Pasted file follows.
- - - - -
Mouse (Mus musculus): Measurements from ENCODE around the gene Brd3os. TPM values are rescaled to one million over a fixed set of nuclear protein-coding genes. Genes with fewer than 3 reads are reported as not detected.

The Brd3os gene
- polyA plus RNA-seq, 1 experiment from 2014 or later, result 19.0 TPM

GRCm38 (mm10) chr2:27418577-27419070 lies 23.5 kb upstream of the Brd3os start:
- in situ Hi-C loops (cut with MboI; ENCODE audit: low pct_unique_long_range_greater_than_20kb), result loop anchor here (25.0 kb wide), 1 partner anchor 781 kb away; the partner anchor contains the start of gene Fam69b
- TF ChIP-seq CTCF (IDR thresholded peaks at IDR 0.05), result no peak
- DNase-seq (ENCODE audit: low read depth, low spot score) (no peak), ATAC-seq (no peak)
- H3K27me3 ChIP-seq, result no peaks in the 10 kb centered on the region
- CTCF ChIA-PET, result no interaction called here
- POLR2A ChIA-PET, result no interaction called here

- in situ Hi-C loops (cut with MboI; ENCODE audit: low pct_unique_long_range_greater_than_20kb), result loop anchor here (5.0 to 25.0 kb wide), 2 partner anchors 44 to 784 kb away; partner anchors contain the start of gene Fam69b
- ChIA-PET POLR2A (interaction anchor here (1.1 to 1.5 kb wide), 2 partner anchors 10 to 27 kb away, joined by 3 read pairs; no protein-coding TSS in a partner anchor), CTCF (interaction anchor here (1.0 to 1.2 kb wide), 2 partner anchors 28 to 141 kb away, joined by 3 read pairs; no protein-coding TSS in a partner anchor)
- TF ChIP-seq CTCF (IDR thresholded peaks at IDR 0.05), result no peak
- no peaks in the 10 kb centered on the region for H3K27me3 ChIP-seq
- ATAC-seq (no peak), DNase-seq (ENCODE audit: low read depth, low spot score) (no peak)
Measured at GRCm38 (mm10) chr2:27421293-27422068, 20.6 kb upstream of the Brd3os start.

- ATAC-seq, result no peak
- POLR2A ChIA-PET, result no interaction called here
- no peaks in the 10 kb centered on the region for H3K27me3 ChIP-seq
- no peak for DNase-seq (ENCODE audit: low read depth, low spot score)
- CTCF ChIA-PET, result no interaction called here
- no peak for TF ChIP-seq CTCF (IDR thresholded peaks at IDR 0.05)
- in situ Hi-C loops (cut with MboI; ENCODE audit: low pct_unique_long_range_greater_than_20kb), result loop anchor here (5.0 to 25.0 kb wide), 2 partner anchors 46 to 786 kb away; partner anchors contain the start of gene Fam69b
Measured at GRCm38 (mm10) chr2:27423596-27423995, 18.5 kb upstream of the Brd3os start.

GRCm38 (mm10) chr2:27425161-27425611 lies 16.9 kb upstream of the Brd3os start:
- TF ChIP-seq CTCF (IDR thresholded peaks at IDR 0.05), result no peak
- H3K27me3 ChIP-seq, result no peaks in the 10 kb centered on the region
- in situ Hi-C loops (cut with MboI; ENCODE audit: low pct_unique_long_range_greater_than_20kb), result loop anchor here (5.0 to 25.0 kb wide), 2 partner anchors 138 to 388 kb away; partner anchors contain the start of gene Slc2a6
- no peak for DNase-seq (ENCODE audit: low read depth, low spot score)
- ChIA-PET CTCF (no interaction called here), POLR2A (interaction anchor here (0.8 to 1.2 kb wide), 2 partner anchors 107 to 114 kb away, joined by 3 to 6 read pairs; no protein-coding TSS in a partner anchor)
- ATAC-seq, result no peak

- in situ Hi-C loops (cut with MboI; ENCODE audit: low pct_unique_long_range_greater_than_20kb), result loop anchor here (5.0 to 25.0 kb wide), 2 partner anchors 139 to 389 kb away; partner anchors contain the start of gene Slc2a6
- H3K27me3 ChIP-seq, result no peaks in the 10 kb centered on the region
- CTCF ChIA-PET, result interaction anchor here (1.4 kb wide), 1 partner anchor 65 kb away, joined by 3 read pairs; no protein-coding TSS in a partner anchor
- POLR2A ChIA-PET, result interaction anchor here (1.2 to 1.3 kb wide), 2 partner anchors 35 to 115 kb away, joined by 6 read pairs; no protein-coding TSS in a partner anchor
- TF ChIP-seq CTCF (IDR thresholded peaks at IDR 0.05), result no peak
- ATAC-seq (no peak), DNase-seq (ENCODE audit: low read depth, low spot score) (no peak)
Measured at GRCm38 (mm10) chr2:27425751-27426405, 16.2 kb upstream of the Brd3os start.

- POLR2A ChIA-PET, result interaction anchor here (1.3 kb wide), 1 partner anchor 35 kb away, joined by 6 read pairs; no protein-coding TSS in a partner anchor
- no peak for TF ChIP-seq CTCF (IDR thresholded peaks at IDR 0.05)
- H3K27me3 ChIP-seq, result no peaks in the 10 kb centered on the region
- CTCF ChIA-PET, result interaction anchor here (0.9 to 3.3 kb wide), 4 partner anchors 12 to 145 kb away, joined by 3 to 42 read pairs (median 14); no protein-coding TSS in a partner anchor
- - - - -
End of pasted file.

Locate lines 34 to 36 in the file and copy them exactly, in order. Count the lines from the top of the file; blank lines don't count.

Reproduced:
- CTCF ChIA-PET, result interaction anchor here (1.4 kb wide), 1 partner anchor 65 kb away, joined by 3 read pairs; no protein-coding TSS in a partner anchor
- POLR2A ChIA-PET, result interaction anchor here (1.2 to 1.3 kb wide), 2 partner anchors 35 to 115 kb away, joined by 6 read pairs; no protein-coding TSS in a partner anchor
- TF ChIP-seq CTCF (IDR thresholded peaks at IDR 0.05), result no peak